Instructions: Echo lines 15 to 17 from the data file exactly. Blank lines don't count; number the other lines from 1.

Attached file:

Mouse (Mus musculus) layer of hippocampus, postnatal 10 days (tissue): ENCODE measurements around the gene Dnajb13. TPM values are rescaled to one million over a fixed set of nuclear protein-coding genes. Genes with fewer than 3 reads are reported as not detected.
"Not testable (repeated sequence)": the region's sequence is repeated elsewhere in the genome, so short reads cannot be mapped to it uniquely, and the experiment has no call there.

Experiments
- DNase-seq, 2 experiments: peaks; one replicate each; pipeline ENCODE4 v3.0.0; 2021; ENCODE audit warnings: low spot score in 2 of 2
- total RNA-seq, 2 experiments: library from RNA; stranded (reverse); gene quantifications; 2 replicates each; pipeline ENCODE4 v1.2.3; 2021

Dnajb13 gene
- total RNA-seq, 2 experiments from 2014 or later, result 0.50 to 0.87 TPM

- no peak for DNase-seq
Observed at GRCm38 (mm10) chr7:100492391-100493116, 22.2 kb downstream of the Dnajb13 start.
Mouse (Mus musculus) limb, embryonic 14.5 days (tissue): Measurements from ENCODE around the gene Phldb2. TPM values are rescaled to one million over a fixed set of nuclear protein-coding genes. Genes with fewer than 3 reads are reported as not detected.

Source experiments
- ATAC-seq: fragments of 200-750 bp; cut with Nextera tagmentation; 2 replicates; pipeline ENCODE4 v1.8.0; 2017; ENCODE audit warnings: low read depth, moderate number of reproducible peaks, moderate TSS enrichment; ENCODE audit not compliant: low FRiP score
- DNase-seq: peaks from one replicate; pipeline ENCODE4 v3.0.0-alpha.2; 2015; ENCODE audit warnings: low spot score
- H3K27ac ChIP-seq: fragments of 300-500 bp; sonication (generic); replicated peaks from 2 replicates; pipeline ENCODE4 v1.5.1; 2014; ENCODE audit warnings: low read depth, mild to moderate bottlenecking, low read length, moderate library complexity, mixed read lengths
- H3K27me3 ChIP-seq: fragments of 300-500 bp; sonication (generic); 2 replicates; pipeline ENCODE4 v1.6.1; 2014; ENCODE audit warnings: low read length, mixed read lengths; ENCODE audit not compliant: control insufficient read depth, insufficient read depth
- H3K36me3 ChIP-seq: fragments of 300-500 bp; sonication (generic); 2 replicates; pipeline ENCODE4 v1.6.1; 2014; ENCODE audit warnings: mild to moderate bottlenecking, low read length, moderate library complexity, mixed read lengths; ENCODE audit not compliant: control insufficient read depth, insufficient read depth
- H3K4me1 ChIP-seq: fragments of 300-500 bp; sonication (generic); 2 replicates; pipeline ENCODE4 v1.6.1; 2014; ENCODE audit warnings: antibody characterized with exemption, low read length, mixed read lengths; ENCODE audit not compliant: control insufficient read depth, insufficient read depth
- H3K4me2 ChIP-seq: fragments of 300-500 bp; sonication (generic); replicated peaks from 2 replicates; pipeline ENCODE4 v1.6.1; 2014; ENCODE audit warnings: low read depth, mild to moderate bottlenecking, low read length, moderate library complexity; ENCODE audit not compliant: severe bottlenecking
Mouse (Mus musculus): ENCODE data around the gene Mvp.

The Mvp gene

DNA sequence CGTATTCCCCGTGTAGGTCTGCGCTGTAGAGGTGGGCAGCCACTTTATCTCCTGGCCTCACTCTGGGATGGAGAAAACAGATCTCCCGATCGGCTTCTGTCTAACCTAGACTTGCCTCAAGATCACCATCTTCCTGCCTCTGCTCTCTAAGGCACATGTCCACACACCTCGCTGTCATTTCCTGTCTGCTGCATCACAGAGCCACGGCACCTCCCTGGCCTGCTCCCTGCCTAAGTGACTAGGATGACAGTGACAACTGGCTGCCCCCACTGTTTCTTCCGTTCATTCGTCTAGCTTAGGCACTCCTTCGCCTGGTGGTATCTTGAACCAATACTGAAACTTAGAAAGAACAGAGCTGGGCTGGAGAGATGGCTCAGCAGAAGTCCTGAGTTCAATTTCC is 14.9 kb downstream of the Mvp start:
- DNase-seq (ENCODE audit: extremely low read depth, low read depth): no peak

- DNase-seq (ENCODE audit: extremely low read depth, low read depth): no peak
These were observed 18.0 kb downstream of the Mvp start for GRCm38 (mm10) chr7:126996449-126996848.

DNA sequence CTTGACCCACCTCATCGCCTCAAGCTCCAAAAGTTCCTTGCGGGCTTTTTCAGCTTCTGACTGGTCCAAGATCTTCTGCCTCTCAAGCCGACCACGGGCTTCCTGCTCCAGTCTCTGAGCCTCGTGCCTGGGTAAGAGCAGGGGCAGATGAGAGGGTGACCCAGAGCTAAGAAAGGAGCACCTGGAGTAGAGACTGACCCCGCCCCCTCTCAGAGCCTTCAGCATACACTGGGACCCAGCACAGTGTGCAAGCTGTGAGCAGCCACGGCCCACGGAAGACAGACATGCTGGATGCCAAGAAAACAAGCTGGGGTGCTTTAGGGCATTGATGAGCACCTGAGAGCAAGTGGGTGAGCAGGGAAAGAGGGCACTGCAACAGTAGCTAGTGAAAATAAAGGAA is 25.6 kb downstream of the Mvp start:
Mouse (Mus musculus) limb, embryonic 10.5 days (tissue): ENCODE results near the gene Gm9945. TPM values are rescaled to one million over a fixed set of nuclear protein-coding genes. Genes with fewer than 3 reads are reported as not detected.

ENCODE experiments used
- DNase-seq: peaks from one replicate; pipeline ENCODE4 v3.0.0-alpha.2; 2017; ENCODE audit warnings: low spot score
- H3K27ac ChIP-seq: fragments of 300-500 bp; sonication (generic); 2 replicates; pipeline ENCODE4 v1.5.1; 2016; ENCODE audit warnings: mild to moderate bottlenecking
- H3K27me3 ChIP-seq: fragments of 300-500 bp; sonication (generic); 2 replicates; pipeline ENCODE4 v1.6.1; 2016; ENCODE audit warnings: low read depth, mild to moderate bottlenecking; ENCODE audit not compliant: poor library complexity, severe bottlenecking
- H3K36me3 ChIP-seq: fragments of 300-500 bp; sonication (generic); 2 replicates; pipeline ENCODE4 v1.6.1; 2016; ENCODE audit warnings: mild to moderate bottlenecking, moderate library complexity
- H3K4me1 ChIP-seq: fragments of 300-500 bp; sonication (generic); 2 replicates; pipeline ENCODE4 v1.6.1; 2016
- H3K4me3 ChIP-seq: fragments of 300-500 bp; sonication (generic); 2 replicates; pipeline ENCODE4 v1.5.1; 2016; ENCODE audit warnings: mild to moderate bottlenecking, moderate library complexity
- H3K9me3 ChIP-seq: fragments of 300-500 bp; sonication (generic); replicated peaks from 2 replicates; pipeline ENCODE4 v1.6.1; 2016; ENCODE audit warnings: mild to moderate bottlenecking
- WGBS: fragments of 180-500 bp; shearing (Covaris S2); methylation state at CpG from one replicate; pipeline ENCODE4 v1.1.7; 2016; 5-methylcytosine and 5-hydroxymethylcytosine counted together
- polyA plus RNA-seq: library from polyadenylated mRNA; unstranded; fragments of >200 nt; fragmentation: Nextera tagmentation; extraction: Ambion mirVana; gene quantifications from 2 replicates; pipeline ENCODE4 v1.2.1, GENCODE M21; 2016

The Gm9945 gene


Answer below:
- H3K27me3 ChIP-seq: fragments of 300-500 bp; sonication (generic); 2 replicates; pipeline ENCODE4 v1.6.1; 2014; ENCODE audit warnings: low read length, mixed read lengths; ENCODE audit not compliant: control insufficient read depth, insufficient read depth
- H3K36me3 ChIP-seq: fragments of 300-500 bp; sonication (generic); 2 replicates; pipeline ENCODE4 v1.6.1; 2014; ENCODE audit warnings: mild to moderate bottlenecking, low read length, moderate library complexity, mixed read lengths; ENCODE audit not compliant: control insufficient read depth, insufficient read depth
- H3K4me1 ChIP-seq: fragments of 300-500 bp; sonication (generic); 2 replicates; pipeline ENCODE4 v1.6.1; 2014; ENCODE audit warnings: antibody characterized with exemption, low read length, mixed read lengths; ENCODE audit not compliant: control insufficient read depth, insufficient read depth